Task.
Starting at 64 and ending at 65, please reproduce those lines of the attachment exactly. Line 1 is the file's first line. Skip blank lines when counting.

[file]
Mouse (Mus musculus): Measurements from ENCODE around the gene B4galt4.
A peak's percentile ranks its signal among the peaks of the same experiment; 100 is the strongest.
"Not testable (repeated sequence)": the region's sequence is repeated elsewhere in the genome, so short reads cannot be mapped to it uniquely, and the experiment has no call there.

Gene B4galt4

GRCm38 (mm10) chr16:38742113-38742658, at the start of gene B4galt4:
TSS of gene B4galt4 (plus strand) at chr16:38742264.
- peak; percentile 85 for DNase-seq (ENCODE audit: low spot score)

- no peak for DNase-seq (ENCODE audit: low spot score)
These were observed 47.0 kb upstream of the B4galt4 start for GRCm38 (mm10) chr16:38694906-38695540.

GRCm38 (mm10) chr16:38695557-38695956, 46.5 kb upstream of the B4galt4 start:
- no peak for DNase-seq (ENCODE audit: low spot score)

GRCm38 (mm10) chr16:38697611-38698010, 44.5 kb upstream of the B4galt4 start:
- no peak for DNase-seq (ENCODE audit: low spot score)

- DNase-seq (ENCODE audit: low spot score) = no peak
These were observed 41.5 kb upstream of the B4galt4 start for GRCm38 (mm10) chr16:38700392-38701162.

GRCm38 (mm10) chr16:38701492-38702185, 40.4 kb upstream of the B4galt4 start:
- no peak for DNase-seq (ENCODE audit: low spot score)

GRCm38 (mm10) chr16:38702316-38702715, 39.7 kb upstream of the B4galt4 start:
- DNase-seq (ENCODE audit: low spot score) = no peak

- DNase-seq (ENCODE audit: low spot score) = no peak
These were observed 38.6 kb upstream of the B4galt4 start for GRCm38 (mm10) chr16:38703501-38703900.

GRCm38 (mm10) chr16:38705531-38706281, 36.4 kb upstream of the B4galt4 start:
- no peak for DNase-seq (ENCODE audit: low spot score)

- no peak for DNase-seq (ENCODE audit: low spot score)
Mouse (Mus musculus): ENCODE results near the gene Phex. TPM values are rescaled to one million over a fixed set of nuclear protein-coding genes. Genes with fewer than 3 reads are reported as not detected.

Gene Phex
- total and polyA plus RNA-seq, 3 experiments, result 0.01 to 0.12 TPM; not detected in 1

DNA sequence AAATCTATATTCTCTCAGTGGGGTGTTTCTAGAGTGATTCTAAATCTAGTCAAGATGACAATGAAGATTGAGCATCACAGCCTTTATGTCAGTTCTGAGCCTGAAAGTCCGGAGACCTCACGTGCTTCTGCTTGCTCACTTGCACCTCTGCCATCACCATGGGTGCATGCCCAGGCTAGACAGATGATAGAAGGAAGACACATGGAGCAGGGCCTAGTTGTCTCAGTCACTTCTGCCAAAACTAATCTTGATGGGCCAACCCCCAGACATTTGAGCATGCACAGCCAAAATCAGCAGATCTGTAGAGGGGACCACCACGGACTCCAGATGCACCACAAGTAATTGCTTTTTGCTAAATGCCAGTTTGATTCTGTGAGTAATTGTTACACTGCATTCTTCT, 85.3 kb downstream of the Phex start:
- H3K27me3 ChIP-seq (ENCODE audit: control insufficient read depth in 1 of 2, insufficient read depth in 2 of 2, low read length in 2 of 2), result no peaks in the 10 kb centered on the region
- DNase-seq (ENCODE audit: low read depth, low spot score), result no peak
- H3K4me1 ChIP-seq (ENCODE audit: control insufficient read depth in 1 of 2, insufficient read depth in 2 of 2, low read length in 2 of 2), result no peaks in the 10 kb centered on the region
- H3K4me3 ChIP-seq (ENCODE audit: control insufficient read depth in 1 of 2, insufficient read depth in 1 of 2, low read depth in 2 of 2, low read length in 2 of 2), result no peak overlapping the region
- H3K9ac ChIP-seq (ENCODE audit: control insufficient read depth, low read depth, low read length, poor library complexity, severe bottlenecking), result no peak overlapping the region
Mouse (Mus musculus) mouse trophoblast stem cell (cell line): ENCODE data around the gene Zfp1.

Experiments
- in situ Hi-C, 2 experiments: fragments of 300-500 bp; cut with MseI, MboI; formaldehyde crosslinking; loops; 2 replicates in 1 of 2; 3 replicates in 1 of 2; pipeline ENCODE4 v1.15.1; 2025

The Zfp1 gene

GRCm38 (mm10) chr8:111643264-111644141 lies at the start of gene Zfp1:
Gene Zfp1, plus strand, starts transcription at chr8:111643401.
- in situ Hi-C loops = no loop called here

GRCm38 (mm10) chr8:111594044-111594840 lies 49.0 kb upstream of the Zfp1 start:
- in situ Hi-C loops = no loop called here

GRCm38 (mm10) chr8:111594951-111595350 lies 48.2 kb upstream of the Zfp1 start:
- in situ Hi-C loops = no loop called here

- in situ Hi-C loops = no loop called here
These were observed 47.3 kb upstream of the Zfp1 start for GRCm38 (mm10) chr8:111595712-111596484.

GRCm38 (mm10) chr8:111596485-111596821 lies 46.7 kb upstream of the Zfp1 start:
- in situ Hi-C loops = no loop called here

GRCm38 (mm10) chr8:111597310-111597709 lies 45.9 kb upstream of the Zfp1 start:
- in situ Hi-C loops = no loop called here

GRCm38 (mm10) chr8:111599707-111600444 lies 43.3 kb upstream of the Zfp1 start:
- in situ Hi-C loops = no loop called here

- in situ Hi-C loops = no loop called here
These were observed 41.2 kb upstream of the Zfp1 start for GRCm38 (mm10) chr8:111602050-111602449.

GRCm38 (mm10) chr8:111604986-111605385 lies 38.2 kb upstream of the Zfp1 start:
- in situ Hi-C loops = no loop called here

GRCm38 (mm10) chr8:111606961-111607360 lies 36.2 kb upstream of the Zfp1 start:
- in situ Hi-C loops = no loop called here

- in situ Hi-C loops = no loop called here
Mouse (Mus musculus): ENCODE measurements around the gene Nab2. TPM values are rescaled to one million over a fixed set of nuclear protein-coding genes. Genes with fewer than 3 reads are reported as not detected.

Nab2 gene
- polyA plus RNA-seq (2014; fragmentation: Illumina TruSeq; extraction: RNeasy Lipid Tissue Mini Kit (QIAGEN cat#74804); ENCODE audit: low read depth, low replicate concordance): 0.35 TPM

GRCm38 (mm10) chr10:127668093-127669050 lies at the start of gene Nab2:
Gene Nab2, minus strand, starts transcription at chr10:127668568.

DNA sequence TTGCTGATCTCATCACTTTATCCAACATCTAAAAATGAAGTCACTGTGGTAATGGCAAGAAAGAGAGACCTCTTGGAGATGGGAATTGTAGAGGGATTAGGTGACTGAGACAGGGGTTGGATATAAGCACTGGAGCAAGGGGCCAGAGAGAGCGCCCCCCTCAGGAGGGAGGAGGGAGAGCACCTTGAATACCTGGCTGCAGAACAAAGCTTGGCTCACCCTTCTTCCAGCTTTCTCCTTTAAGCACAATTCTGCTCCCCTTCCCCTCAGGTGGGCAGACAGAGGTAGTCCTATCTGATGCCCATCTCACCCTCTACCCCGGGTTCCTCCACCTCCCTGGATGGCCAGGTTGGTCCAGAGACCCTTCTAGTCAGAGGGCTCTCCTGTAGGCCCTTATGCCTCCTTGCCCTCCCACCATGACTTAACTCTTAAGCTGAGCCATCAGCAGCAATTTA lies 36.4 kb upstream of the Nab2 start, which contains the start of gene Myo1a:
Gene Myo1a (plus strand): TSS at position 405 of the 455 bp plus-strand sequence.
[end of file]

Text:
Gene Nab2, minus strand, starts transcription at chr10:127668568.

DNA sequence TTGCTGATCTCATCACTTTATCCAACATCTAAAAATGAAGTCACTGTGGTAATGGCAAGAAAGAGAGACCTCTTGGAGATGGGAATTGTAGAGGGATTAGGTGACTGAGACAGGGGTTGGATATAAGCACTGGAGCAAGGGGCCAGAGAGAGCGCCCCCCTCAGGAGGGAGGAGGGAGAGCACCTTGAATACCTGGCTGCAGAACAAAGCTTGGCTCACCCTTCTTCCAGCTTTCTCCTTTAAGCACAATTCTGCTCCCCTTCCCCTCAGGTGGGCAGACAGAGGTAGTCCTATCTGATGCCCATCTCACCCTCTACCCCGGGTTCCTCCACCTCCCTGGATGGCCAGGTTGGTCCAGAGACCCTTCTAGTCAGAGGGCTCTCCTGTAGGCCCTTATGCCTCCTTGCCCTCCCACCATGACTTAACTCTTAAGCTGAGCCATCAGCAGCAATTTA lies 36.4 kb upstream of the Nab2 start, which contains the start of gene Myo1a: